Date & Time3:00pm, 28 October 2021 - 4:30pm, 28 October 2021
About the event
The Foundation is partnering with the Institute of Commonwealth Studies (ICwS), the Independent Forum of Commonwealth Organisations (IFCO), and The UN SIDS ‘Sharp End’ partnership to deliver a symposium on climate change policy and the Commonwealth. Held three days before the start of COP26 in Glasgow, the symposium will address pressing Commonwealth climate change issues.
COP26 represents challenge and opportunity for the Commonwealth. Oil-rich Commonwealth developing countries face the challenge of balancing their commitments to Net Zero with their own development needs. Meanwhile, Small Island States see opportunities to advocate for policies that could save them from the existential threat caused by global heating. This symposium will identify these challenges and opportunities – and look for a path forward.
Many Commonwealth organisations and countries have made significant contributions towards achieving the 1.5°C target set out in the Paris Agreement. These contributions are highly commendable, especially given the damage done to climate policy research caused by cuts in development spending. Replicating these successes could be transformative for the Commonwealth and the climate – particularly for Small States with limited climate policy capacity. This symposium will look at these achievements and ask what lessons can be transferred across countries and regions.
Finally, the symposium will examine the Commonwealth’s impact. This global network of Member States, Accredited Organisations, universities, cities, and professional bodies offers huge potential for climate action. But where should the Commonwealth focus its efforts to make a difference? Could Commonwealth Organisations work more closely with the many regional organisations which, although not explicitly Commonwealth-focused, share their purpose and values?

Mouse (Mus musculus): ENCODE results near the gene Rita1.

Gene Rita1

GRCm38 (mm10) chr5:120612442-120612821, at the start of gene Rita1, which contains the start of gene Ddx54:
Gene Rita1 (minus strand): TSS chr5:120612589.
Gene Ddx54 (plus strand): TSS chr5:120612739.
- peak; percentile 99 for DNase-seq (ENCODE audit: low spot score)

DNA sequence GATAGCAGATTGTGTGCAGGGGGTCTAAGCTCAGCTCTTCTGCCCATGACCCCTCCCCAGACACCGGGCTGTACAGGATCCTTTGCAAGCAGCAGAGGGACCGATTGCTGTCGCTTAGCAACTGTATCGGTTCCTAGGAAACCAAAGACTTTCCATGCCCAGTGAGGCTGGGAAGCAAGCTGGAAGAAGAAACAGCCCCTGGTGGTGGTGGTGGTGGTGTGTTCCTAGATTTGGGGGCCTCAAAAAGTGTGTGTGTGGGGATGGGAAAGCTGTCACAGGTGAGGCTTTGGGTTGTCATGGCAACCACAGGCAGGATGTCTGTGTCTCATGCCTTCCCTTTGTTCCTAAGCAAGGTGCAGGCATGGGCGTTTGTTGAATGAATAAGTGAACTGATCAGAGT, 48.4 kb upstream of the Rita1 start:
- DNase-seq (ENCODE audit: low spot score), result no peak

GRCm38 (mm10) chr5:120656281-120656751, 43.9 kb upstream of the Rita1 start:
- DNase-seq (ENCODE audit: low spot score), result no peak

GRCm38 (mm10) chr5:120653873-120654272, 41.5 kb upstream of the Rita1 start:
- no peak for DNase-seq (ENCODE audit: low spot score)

Professor Philip Murphy is the Director of the Institute of Commonwealth Studies.
Dr Nicholas Watts is a Senior Research Fellow at the Institute of Commonwealth Studies.
Dr Anne T Gallagher AO is Director-General of the Commonwealth Foundation.
Dr Neville Trotz is former Deputy Director of the Caribbean Community Climate Change Centre and a veteran of the Commonwealth Secretariat.
Lucy Slack is Acting Secretary-General of the Commonwealth Local Government Forum.
Dr David Smith is the Director of The Centre for Environmental Management at the University of West Indies.
Dr. Lisa Benjamin is an Assistant Professor at Lewis & Clark Law School in Portland Oregon. Her research focuses on climate justice and climate risk, and how these issues intersect with energy law and administrative law.
Dr Britta Rennkamp is a senior researcher at the African Climate and Development Initiative at the University of Cape Town. She focuses on climate policy and technology in developing countries and the links between poverty, inequality, energy and mitigation of climate change.
The Institute of Commonwealth Studies (ICwS) is the only postgraduate academic institution in the United Kingdom devoted to the study of the Commonwealth. The Institute is a national and international centre of excellence for policy-relevant research, research facilitation and teaching.
The Independent Forum of Commonwealth Organisations (IFCO) brings together representatives of Commonwealth Organisations to develop policy ideas for consideration at the Heads of Government Meeting, and for prospective endorsement in the Communique issued when the Meeting ends.
The UN SIDS ‘Sharp End’ partnership is a collection of organisations working to support a wider global process of learning from the sharp end experience of SIDS in dealing with environmental uncertainty and climate change through developing a wide and inclusive network of post-secondary and tertiary education institutions, specialists, and international organisations. The partnership was initiated at an international conference on the theme of Learning from the Sharp End of Environmental Uncertainty in Small Island States at the University of Bristol in July 2014.
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